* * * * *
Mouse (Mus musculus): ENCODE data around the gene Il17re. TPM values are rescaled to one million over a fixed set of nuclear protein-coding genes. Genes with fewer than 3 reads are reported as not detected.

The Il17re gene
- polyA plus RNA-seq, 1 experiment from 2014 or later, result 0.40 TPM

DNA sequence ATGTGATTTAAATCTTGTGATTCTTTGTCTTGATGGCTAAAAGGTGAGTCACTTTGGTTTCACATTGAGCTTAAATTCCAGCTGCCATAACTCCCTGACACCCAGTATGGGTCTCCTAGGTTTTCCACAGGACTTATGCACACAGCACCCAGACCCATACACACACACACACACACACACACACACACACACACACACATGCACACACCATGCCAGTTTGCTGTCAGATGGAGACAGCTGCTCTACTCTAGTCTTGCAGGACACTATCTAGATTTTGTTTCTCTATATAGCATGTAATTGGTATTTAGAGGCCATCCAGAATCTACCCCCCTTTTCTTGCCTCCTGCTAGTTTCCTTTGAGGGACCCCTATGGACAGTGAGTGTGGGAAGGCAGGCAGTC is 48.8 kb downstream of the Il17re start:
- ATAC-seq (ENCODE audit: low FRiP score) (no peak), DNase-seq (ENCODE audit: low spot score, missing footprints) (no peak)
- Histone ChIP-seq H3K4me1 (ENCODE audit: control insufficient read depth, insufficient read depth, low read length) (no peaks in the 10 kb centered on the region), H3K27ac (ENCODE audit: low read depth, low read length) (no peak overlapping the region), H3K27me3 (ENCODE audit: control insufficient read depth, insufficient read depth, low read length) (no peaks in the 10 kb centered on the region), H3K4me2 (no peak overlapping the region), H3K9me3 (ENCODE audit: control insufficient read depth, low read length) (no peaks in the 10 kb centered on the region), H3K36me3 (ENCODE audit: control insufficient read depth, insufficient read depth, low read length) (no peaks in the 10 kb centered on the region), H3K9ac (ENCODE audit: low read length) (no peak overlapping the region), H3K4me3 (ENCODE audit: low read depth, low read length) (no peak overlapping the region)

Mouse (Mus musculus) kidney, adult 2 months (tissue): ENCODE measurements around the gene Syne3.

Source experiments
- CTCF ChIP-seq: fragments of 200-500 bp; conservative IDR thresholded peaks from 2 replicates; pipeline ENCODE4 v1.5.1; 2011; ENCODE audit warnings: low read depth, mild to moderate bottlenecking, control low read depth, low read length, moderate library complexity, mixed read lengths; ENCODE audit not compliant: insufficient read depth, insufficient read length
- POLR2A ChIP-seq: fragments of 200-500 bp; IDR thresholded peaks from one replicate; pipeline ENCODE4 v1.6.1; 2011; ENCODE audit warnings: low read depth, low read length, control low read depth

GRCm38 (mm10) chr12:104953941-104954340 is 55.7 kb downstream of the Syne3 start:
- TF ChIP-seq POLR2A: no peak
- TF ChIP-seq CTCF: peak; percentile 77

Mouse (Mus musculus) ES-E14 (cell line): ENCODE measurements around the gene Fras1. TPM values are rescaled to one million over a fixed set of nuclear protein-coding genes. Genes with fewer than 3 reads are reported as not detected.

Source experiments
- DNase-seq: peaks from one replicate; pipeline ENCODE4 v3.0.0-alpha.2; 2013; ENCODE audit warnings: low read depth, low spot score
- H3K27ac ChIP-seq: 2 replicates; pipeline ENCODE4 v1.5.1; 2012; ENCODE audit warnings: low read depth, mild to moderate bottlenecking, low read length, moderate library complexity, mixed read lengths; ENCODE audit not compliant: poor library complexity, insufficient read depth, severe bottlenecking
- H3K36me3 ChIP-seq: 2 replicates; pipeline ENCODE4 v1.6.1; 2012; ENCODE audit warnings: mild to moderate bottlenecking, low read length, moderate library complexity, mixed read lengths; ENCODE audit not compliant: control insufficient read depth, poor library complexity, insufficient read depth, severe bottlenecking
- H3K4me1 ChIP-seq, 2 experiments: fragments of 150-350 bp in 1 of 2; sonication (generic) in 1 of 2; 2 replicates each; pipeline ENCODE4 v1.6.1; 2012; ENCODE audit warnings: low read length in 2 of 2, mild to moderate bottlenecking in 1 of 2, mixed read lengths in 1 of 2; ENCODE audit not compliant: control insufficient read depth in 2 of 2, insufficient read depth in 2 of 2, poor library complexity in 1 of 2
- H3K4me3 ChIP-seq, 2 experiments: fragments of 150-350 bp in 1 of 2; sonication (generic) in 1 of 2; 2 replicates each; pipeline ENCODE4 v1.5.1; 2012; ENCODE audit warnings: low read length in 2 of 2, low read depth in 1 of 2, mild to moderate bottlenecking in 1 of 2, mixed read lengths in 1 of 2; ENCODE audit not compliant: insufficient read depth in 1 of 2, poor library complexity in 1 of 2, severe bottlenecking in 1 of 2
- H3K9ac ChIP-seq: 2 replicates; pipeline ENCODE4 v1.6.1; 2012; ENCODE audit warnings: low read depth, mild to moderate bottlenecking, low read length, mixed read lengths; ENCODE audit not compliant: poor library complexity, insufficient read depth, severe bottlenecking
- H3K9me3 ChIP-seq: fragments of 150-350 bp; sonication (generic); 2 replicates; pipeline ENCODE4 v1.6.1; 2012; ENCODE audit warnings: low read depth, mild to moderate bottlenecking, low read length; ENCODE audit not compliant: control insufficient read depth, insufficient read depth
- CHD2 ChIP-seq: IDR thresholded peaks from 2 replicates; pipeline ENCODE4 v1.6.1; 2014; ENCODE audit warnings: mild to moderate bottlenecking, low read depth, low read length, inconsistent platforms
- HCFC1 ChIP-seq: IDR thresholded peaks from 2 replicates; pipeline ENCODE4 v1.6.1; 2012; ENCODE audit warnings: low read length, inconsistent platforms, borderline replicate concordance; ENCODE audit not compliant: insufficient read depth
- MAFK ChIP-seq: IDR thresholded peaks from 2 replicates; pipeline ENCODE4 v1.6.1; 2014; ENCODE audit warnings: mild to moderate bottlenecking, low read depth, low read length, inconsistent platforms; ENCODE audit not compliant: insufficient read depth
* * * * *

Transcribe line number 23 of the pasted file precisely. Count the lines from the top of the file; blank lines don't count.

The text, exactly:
- CHD2 ChIP-seq: IDR thresholded peaks from 2 replicates; pipeline ENCODE4 v1.6.1; 2014; ENCODE audit warnings: mild to moderate bottlenecking, low read depth, low read length, inconsistent platforms